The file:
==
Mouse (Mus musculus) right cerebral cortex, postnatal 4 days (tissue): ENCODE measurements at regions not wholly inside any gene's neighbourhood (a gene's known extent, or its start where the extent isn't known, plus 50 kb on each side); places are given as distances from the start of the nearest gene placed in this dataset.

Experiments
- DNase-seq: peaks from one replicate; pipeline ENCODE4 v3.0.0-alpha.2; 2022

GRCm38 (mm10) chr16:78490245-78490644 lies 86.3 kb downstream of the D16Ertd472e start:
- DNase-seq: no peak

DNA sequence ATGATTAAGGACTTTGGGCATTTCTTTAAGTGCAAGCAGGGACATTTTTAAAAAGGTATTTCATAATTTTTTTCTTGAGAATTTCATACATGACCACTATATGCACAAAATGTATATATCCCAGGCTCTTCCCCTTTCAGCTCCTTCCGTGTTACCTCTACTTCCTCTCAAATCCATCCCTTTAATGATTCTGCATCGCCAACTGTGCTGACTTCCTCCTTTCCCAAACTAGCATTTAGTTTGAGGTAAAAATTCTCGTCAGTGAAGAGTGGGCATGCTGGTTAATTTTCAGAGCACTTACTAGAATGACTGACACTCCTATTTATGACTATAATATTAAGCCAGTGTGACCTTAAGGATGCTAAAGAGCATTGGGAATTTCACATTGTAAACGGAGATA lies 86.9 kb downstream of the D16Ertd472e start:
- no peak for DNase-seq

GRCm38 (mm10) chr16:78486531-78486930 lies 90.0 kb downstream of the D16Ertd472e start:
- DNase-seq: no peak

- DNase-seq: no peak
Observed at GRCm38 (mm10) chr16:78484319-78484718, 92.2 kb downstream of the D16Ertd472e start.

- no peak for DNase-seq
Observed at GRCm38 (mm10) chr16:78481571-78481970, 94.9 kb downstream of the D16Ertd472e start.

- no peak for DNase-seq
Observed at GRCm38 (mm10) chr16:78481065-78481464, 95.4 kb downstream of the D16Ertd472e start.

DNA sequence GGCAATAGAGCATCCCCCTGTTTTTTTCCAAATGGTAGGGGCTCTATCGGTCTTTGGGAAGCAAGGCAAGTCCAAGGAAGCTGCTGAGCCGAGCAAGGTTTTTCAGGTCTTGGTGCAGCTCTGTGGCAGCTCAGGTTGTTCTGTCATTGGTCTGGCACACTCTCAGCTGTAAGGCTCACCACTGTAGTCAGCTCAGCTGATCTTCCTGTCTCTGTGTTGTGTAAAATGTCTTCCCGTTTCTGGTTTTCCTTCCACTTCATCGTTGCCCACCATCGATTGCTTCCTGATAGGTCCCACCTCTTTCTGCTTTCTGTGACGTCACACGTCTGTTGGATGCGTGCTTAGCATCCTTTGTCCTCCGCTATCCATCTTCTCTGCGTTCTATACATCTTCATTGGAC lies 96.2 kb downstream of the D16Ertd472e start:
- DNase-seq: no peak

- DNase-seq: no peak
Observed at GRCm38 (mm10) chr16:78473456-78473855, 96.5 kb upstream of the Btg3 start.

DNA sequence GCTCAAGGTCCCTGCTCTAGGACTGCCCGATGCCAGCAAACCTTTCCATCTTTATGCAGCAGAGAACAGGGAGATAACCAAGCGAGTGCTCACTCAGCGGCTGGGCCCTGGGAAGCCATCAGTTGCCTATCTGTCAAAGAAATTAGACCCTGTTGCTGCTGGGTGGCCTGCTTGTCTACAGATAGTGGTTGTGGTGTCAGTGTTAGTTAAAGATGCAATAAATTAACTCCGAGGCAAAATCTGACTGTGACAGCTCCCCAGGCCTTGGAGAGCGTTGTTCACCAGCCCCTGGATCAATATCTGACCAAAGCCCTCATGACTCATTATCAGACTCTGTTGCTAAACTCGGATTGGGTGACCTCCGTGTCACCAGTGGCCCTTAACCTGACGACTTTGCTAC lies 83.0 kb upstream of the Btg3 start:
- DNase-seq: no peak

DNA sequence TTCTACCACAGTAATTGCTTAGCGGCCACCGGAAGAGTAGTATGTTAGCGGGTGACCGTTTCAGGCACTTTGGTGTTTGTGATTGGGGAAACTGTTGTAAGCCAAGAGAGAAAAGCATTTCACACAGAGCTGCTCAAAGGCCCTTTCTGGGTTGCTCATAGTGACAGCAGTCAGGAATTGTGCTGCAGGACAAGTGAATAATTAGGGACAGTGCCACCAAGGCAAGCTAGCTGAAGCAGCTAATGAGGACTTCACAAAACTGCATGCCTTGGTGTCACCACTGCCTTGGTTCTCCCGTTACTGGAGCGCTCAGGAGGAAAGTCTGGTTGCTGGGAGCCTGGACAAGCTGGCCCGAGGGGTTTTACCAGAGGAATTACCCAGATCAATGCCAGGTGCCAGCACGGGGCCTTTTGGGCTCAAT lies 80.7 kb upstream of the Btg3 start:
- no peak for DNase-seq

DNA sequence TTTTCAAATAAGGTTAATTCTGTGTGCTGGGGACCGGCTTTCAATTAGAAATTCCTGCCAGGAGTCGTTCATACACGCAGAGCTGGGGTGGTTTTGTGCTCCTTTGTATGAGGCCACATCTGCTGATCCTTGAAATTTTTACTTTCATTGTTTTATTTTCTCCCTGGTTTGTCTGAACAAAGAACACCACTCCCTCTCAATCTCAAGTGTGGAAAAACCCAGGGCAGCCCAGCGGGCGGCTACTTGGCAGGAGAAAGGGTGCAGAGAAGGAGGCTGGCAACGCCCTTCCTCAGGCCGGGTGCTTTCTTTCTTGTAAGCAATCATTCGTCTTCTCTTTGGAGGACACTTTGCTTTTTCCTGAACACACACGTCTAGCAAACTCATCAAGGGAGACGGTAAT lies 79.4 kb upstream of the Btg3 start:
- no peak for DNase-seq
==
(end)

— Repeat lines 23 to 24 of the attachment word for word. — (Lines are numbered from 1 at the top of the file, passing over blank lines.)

- no peak for DNase-seq

DNA sequence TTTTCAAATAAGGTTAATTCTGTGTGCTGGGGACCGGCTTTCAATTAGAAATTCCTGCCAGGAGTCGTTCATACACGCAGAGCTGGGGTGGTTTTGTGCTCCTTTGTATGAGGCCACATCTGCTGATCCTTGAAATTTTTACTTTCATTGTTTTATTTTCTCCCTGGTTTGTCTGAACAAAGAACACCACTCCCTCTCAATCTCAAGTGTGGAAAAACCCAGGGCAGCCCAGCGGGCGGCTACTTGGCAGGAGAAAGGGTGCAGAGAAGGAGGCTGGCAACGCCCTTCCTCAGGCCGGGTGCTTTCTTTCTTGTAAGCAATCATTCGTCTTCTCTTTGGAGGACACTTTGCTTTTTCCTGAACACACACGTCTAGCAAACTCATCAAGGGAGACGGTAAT lies 79.4 kb upstream of the Btg3 start: